We investigated the material failure of siloxane materials under mechanical load in cooperation with the Wacker Chemie AG. In contrast to previous models which are based on radical bond rupture, the Car-Parrinello molecular dynamics simulations show an ionic bond rupture. This observation is in accordance with ESR-experiments. Hence the Si-O and C-C bonds exhibit a qualitatively different rupture behaviour while they have comparable bond strenghts. This affects the consecutive reactions: the ionic fragments react quickly with neighbouring chains. Due to this mechanism a crack propagates rapidly.
Movie 1 shows the tearing of a siloxane chain from a silica surface. In movie 2, four siloxane chains under mechanical stress are shown.
|Movie 1 (4,9 MB)||Movie 2 (7,8 MB)|
Motivated by single molecule AFM experiments, we are investigating chemical reactions induced by pulling a disulfide with first principles simulations. Both in the presence (reduction) and in the absence (simple bond rupture) of the reducing agent dithiothreitol, we investigate the force to break the disulfide bond.
The relevant localized orbitals are depicted in short movies. Movie 3 shows the disulfide in the absence of solvent and reducing agent, movie 4 shows the disulfide in ammonia and in the presence of dithiothreitol.
|Movie 3 (6,8 MB)||Movie 4 (6,2 MB)|
Highly Reactive Mixtures
Hypergolic mixtures are compounds that react spontaneously when brought into contact with one another. This characteristic is deployed e.g. in the propellant for the upper stage engine of the European launch vehicle Ariane 5. The bipropellant that is used in this case consists of monomethylhydrazine (MMH) and nitrogen tetroxide (NTO). Complications in the upper stage procedure emerged during a mission to transport two satellites into space in July 2001. A possible reason for this could be undesired reactions in the bipropellant.
We investigate the reactions of the MMH/NTO mixture on a picosecond timescale with Car-Parrinello molecular dynamics.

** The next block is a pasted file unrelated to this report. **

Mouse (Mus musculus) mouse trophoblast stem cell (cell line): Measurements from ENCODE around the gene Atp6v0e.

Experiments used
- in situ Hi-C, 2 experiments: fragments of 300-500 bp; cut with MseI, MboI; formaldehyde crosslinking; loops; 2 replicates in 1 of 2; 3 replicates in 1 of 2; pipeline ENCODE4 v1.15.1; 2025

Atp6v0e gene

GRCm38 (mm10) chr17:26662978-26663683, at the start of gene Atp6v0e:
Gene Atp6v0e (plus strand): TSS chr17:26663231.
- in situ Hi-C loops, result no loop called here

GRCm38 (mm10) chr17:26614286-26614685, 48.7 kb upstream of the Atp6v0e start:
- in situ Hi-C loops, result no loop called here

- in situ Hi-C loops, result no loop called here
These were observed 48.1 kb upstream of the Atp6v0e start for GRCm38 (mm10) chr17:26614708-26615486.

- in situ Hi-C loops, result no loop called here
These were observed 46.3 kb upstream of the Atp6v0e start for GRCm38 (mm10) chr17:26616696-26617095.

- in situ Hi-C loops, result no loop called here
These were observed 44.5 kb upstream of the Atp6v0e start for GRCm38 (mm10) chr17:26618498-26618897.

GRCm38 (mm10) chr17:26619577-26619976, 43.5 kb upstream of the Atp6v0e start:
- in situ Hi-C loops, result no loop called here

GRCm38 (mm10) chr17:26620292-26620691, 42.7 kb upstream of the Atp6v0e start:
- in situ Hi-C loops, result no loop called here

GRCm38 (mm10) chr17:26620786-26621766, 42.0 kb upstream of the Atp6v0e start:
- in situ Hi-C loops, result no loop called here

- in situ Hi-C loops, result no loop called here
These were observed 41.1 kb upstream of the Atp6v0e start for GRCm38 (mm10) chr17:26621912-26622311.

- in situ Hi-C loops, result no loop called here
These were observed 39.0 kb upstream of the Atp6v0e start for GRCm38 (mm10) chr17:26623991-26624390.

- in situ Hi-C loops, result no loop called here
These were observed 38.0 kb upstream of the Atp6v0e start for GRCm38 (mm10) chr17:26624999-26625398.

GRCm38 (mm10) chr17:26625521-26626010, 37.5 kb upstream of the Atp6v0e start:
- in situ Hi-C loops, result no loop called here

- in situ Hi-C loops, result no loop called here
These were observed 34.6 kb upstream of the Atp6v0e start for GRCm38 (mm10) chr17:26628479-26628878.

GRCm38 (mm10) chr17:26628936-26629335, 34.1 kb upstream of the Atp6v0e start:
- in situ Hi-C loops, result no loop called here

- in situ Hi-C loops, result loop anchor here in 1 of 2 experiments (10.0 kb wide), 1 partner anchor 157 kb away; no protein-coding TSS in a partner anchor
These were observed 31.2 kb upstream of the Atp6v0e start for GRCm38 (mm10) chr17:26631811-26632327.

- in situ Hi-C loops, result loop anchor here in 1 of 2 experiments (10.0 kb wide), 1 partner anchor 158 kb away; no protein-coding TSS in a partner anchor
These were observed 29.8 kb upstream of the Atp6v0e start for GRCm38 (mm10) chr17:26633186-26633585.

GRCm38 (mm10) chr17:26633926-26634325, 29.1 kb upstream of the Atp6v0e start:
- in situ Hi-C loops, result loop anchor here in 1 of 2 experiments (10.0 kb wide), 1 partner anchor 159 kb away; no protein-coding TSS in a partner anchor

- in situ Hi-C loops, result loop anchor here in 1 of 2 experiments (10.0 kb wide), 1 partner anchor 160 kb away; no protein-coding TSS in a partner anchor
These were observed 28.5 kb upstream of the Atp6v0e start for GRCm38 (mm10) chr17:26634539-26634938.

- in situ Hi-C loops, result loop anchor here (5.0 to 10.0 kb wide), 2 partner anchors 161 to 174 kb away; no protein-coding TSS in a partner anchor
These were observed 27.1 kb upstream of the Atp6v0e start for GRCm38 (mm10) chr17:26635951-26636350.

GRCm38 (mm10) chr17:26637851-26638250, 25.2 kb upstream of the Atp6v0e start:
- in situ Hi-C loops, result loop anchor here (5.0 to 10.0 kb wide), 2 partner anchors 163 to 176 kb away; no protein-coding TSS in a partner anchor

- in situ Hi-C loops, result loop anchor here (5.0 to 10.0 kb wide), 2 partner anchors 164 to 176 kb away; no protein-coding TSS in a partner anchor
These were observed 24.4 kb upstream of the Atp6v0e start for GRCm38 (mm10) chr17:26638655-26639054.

We observe the sequence of electron (MMH→NTO) and proton transfers (e.g. MMH radical cation→MMH) over a few picoseconds. The proton transfers are shown in movies 1 and 2 which present a timeframe of two picoseconds. The first electron transfer of this sequence is shown in movie 3 (2.0 MB).
|Movie 1 (2.4 MB)||Movie 2 (2.5 MB)||Movie 3 (2.0 MB)|
The movie shows the reaction of liquid air with aluminium. The oxygen molecules (red) react readily with the surface while the nitrogen molecules remain inactive. The reaction is known as being highly exothermic and a large amount of energy is released each time an oxygen molecule reacts with the surface. The oxygen molecules separate into atoms which stick strongly to the surface at an average distance of roughly 4 Angstrom. Finally also the one water molecule contained in the simulation box reacts with a surface oxygen atom to yield two hydroxyl groups. At that point, the surface is already close to melting, as the energy is not removed from the simulation box. While the oxygen atoms are strongly bonded to the surrounding aluminium atoms, the underlying metal surface is ductile and allows for some mobility of the surface aluminium oxide islands.
|Movie (12.0 MB)|
The electrolysis of water is a prime example of an electrolytic reaction. Water is decomposed into H2 and O2 by an electric current between two electrodes. Understanding the reaction mechanism at the atomic level gives insight into the basic concepts of electrochemical reactivity. With Car-Parrinello molecular dynamics simulations the elementary reaction steps of the electrolysis of bulk water are investigated. We focus on the reactions in pure water without explicit consideration of the electrode surfaces. Our simulations illustrate the single reaction steps starting from the discharged solutions to the formation of the reaction products.
Movie 1 shows a simulation starting from eight OH• radicals (four with spin up and four with spin down, as is evident from the spin densities shown). At the end of the movie the aqueous solution contains one triplet oxygen molecule (O2), two OH• radicals, and one hydrogen peroxide molecule (H2O2) in addition to hydroxide anions and hydronium cations.
Movie 2 shows the formation of one hydrogen molecule (H2) from two H3O+ cations and two excess electrons.
Movie 1 (13.4 MB) shows the evolution of triplet molecular oxygen. Depicted are the spin densities.
|Movie 2 (3.4 MB) shows the evolution of molecular hydrogen. The orbitals shown are the localized (Wannier) orbitals of the excess electrons.|
We have implemented a sinusoidal potential which may change in phase and amplitude. In first applications electron transfer and ion migration are modeled.
Electron transfer in a single molecule junction in an external field.
|Movie 1 (3.3 MB)|
Motion of the electrons shown as centers of localized orbitals.
|Movie 2 (3.4 MB)|
Motion of a single orbital.